RIP Nook Tablets: Barnes & Noble “Surrenders”

B&N Surrenders in Tablet Wars

I have to admit I haven’t really understood what Barnes & Noble have been doing lately: their attempts to compete with Amazon, Apple, Samsung, et al. in the tablet market just seemed, well, pointless in so many ways. After several “disastrous quarters”, the announcement this week that the largest retail brick-and-mortar bookseller in the U.S. is getting out of tablets is not really a surprise, as they’ve been struggling to compete since last year. And not doing a very good job of it.

They’re not getting out of eReaders, just tablets — it’s an expensive business, you know.

The company will sell off its remaining inventory of Nook HD and HD+ tablets through the holidays and will not [offer] another generation of tablets. Barnes & Noble will, however, come out with a new set of dedicated eReading devices. Like Kobo, which invested heavily in e-readers when the rest of the industry was going tablet-crazy, B&N is planning to zig while everyone else zags – everyone but Kobo, that is.

I guess I can see the point (even though the pundits are all saying we’re moving to reading on tablets). Even in the UK, Kobo is everywhere, barring two of the book chains, one of which has partnered with Amazon and the other with, surprise, Nook. What isn’t a surprise is the move away from tablets when you look at their recent performance.

The company spent the fourth quarter on a discounting blitz for its Nook devices and content, announcing new deals and offers on almost a weekly basis. It also spent time signing several deals to move its Nook distribution system on to rival tablets — most recently the Nextbook tablet and the kids-focused Fuhu nabi, which will now both come pre-loaded with Nook apps.

Should they carry on as they are or try harder to be Amazon? I think the verdict’s still out on that one, even if the consensus is that change is necessary if they want to survive. So yes, RIP Nook HD.

Dean Fetzer

News by Dean Fetzer

Dean Fetzer is originally from a small town in eastern Colorado, but has lived in London, England, for the past 21 years. After a career in graphic design, he started a pub review website in the late 90’s; He left that in 2011 to concentrate on his thriller writing, as well as offering publishing services for authors, poets and artists. When not writing - or in the pub - he can be found in the theatre, live music venues and travelling.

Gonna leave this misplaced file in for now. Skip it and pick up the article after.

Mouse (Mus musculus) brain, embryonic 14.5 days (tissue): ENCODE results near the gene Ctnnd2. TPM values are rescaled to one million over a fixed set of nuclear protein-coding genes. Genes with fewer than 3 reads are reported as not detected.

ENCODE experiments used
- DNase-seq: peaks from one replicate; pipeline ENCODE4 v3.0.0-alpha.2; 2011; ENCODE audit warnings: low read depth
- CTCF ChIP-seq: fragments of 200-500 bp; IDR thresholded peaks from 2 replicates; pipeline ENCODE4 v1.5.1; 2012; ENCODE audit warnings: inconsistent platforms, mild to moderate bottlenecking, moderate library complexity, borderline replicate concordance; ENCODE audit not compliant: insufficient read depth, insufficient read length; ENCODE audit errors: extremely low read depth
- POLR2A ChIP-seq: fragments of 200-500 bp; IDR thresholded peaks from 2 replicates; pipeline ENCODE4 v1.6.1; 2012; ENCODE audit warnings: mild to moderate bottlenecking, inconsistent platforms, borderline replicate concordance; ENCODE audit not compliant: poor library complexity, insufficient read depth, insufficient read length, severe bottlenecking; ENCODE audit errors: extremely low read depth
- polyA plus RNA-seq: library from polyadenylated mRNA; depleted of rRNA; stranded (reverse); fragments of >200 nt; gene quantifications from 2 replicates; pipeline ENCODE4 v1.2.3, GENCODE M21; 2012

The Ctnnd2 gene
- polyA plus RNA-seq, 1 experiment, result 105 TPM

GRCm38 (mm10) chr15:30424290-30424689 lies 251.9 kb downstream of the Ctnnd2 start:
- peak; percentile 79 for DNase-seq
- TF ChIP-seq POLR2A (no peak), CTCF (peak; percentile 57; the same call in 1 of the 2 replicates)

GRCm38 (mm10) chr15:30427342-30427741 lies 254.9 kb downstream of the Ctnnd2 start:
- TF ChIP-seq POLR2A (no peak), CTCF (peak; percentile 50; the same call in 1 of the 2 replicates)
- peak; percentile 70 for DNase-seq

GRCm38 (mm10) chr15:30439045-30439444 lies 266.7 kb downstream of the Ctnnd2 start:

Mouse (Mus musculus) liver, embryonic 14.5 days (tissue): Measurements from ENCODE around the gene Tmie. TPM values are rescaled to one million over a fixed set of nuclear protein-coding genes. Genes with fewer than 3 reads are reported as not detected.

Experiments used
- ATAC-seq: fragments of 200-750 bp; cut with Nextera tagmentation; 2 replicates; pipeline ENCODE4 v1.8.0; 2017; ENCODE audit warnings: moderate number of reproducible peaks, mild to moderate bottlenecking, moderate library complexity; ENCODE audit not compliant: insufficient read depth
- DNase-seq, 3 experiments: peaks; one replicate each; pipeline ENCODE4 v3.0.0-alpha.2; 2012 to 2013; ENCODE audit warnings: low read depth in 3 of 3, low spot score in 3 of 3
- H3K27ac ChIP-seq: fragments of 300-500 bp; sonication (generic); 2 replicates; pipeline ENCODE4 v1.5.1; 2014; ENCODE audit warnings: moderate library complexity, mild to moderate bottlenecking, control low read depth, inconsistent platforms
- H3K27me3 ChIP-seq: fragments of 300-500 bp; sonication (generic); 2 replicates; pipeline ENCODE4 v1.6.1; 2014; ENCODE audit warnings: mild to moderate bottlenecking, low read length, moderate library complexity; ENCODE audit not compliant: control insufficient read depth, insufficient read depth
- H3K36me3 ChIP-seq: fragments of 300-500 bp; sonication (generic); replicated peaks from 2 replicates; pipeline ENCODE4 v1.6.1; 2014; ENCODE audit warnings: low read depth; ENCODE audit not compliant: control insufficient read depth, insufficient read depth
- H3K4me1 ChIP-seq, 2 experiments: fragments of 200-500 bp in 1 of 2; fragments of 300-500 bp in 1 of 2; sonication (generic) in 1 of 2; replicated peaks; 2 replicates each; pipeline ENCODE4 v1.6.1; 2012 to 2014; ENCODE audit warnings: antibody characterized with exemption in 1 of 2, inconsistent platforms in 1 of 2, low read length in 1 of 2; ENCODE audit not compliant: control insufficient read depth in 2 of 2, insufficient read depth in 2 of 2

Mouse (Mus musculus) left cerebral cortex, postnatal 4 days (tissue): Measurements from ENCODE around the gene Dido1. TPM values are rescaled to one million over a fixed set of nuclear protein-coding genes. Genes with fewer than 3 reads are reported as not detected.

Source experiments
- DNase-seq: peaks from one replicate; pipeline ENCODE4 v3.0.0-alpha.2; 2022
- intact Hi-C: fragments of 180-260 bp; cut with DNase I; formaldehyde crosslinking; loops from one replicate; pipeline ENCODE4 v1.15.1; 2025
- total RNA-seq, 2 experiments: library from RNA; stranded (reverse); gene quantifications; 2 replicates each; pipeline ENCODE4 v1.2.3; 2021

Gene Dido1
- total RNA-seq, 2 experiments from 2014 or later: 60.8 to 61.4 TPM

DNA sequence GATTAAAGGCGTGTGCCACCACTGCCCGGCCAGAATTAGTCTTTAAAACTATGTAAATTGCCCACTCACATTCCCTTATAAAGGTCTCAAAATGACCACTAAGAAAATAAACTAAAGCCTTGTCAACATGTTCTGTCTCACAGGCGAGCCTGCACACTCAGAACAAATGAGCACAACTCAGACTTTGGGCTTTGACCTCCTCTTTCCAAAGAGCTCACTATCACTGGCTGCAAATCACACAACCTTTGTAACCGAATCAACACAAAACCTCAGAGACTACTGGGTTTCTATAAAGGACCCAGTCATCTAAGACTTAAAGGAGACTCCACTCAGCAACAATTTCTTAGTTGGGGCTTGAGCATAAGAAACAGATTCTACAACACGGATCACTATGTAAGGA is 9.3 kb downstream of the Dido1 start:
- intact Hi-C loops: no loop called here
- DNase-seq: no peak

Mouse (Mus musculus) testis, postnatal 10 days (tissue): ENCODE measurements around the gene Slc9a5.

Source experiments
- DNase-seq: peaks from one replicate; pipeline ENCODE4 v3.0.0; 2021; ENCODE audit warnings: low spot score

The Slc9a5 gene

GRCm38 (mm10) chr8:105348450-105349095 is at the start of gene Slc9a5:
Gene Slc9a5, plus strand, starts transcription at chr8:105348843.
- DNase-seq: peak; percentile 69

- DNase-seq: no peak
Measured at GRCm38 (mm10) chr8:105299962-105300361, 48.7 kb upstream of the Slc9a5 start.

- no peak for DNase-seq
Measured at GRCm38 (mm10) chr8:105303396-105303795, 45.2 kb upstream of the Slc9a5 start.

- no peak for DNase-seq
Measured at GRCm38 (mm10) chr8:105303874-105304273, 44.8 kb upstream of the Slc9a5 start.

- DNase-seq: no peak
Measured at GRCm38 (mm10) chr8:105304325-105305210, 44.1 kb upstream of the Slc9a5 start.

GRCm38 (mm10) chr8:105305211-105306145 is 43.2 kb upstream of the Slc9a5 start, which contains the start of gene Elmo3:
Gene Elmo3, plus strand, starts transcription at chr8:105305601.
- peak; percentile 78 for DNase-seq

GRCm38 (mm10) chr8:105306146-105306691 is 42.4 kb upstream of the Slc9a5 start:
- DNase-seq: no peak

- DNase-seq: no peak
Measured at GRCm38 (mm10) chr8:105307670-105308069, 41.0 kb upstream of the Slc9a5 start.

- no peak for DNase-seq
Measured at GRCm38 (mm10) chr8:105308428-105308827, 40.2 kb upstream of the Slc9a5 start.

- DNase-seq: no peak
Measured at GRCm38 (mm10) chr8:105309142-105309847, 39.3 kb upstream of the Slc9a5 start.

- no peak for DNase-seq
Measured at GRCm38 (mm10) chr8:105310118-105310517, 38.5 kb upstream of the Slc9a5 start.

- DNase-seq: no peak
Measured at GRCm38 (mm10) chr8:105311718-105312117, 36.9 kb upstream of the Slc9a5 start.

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Ryan Hartman's picture
Ryan Hartman from Philadelphia is reading The Neverending Story by Michael Ende June 27, 2013 - 8:15am

I hate reading books on tablets.  I much prefer reading on an e-reader like a Kindle or Nook.  I stare at a computer all day, I don't need to be staring at yet another backlit device during my leisure time.  I like the simulated paper look of the e-ink.  It's just easier on the eyes.

Not to mention being able to read outside in sunlight is nice.

mumdangerous's picture
mumdangerous from Chicago IL is reading Ringworld - Larry Niven June 27, 2013 - 8:59am

 It is too bad to see some lower-price tablets go the way of the dodo but hopefully it will lead to better e-readers.I have a Kobo Aura and it is the best purchase I've ever made.  Unfortunately, getting it delivered was a nightmare.  The one thing that B&N has over Kobo is a brick and mortar place to take a device when you have problems.

Eric Wojciechowski's picture
Eric Wojciechowski June 27, 2013 - 9:04am

I have the NOOK HD+. Best tablet out there. Comes with Google Play app which means, wait for can install the Kindke app. Best of both worlds. What a shame. There goes another Betamax.

Jeff's picture
Jeff from Florida is reading Another Side of Bob Dylan by Victor Maymudes June 28, 2013 - 6:39am

If the Nook failed it wasn't from lack of trying.  Anyone that's ever worked a Barnes & Noble information desk or kiosk knows that it takes barrels of sangfroid to deal with all the dumbass off-the-street tech support issues that come walking through the doors plus keep the incessantly ringing phones at bay plus sell more of the damn things. At the same time of course those paper things called books demand attention.

The Nook itself is an honorable device!  Having worked at both Barnes & Noble and the late Borders, all I can say is, the difference in the aesthetic and workability between the two companies' tablet/e-reader kiosks was breathtaking.

Yeah, in hindsight they were trying too hard to out apple Apple, but it's not like anyone knew pre-holiday season '12 how disastrous this would turn out to be.  They had to jump into the sandbox along with everybody else to find out. These guys are capable of learning from their mistakes. They'll figure it out and move on to the next thing. After all, they remain the only brick and mortar game in town and genuine diamonds have a way of hanging on to their value.